Quality of retirement -- now and in later years -- is a big factor in deciding when to file Social Security.

Social Security will provide a key portion of the retirement income of the vast majority of Americans. It also will pay a significantly higher monthly benefit to retirees who delay when they start taking their benefits. How much does waiting boost your Social Security checks? Well, there are a few things that affect that, starting with when you plan to retire, and when you're considered to be at full retirement age by the Social Security Administration.

What's your Full Retirement Age?

While the actual dollar amount you will be eligible to receive each month depends on a number of factors, including how long you worked and how much you earned, you also need to know your full retirement age, at which you'll be eligible to receive what the government designates as 100% of your monthly benefit. 

Your full retirement age depends on when you were born. For people retiring in 2016, it's  66. If you aren't turning 66 this year, here's a table to help you determine when you'll be at full retirement age:

Year of Birth *Full Retirement Age
1937 or earlier 65
1938 65 and 2 months
1939 65 and 4 months
1940 65 and 6 months
1941 65 and 8 months
1942 65 and 10 months
1943--1954 66
1955 66 and 2 months
1956 66 and 4 months
1957 66 and 6 months
1958 66 and 8 months
1959 66 and 10 months
1960 and later 67
*If you were born on Jan. 1 of any year you should refer to the previous year. (If you were born on the first of the month, your benefit (and your full retirement age) is calculated as if your birthday was in the previous month.)

Source: Social Security Administration.

As you can see, the full retirement Age is slowly rising from a low of 65 to a high of 67. However, regardless of where you fall on this chart, you're eligible to start getting a reduced monthly retirement benefit as early as age 62. 

How claiming early cuts your check

Here's a quick look at what you'd get if you claim early, assuming your Full Retirement Age is 66:

Age Retirement benefit Spousal benefit 
62 75% 35%
63 80% 37.5%
64 86.7% 41.7%
65 93.3% 45.8%

Source: Social Security Administration. 

It's important to note that it's not only your benefit that would be reduced, but also that of your spouse, if your spouse will be filing on your work record versus their own. 

How waiting longer to claim boosts your check

Each year you delay claiming your benefit beyond full retirement age (up to age 70) will boost your check by 8%. Here's how that looks for the 66-and-above crowd:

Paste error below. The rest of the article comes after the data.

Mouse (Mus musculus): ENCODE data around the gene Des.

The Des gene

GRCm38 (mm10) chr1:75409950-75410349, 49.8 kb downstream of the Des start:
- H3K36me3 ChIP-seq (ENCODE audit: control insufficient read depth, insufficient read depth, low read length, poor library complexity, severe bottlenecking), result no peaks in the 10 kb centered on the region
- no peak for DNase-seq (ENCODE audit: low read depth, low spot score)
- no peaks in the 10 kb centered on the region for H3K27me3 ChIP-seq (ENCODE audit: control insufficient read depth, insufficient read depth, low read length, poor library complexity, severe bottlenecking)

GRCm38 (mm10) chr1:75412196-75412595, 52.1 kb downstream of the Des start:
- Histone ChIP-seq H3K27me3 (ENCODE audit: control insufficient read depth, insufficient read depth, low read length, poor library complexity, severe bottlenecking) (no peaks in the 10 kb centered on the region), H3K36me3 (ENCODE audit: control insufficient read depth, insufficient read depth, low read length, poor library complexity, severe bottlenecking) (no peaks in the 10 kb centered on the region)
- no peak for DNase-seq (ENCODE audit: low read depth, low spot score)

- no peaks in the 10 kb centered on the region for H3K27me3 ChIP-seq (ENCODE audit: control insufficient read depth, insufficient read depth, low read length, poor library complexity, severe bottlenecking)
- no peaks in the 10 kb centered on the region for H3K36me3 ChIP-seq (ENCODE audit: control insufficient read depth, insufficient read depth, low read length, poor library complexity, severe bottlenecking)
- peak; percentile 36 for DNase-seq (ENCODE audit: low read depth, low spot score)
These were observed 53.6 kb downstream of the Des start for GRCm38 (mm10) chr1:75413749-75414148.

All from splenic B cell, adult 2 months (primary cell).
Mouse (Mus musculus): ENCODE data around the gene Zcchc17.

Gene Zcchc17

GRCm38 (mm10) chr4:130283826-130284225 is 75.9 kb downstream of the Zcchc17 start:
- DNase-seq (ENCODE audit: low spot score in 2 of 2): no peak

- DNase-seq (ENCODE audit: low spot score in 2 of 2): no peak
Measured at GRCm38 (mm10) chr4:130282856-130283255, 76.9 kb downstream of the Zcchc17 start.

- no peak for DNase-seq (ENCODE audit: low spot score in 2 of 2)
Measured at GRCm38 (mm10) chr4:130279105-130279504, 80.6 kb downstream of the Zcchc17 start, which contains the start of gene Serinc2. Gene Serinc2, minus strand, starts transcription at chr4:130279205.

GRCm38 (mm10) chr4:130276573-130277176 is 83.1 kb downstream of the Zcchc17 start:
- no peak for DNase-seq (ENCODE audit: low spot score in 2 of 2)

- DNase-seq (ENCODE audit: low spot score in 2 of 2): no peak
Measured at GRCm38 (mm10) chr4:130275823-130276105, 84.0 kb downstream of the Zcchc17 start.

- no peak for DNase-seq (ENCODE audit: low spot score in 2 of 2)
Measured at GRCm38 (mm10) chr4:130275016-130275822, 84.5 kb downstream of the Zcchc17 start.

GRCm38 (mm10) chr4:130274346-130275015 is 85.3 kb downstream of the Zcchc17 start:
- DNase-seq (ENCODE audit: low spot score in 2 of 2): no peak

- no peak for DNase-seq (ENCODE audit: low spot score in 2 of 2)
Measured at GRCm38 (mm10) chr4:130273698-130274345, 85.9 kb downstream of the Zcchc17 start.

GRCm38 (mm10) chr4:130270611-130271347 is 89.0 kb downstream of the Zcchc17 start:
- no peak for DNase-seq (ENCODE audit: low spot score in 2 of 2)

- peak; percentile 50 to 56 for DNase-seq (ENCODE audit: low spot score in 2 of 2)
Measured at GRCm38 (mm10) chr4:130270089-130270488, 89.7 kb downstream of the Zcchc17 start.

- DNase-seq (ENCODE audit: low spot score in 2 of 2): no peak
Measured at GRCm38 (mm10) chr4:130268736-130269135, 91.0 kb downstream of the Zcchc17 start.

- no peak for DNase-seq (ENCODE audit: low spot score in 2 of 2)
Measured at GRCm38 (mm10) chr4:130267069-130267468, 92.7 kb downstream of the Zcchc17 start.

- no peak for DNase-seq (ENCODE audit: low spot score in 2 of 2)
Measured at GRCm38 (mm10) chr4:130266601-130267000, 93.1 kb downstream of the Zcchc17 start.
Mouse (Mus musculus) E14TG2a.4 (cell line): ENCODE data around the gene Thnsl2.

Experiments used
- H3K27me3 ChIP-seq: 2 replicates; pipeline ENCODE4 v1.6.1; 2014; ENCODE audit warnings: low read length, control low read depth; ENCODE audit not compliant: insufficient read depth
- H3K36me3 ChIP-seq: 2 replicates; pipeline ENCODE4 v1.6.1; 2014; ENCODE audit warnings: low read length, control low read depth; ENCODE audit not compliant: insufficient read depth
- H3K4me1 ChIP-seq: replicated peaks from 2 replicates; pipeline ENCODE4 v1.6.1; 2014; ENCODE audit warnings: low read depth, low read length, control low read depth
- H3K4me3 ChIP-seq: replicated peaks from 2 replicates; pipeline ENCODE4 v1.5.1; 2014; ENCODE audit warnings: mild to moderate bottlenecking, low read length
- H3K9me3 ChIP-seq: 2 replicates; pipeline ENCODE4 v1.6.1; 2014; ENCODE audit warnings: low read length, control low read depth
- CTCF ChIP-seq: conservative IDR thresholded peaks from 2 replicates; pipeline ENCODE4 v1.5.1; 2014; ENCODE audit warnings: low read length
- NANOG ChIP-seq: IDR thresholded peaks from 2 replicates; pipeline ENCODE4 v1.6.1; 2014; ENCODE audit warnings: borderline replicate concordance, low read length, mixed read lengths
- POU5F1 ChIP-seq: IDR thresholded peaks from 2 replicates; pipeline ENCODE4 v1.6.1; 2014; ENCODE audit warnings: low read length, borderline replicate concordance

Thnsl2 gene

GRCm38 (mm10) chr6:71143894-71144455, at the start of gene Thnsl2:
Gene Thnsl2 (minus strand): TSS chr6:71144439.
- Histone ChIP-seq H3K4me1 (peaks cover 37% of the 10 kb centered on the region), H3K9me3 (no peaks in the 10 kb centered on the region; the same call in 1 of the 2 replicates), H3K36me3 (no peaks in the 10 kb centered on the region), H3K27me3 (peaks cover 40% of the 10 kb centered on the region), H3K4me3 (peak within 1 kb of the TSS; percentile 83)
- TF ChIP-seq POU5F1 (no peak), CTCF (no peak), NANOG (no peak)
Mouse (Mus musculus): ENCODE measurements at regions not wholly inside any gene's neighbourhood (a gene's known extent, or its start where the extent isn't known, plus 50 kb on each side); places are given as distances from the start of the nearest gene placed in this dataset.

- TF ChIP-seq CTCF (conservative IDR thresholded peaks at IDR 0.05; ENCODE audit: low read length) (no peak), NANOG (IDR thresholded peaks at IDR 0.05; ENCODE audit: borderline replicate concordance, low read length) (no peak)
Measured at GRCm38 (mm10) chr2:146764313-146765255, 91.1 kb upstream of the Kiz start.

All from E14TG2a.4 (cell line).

Age Percentage of benefit
 67  108%
 68  116%
 69 124% 
 70 132% 

Source: Social Security Administration.

There's a little more to it, however. Since the increase you get will actually be calculated based on how many months you've delayed retirement, each month you delay retirement would be worth a 2/3 of 1% boost to your check, capped at 32% total once you reach age 70. 

However, that boost doesn't apply to spousal benefits, which are capped at no more than 50% of your benefit at Full Retirement Age.

One further factor to consider: Because your benefit is calculated based on your inflation-adjusted income from your 30 highest-earning years, it's probable that each additional year you work at the end of your career will be adding a high-income year to that calculation,  displacing a lower-income one from decades earlier. This, too, will increase this size of your monthly check.

Should you delay your benefit? It depends

Social Security is structured the way it is so that people have some flexibility in choosing when to file. But at the same time, it's also structured so that, on average, it will pay out about the same number of dollars to you regardless of when you file -- if you have an average life expectancy.

For this reason, unless you have a medical condition that prevents you from continuing to work, or a medical or family history that indicates you're likely to die younger than the average, most people would be better off delaying payment as long as they can. 

By delaying your benefit, you'll have more income in old age, when you're far more likely to need financial resources to pay for basic caregiving that medical insurance and Medicare won't cover. That additional income could turn out to be far more important than you ever imagined.

You'll have to balance whether you can afford to file early against the value of your other assets and income. But it's not just about the numbers. It's also about the quality of your retirement in the early years of retirement as well as later on. Bottom line: If you're still years away from retirement, how much you save and invest for retirement -- now -- will improve your ability to retire earlier.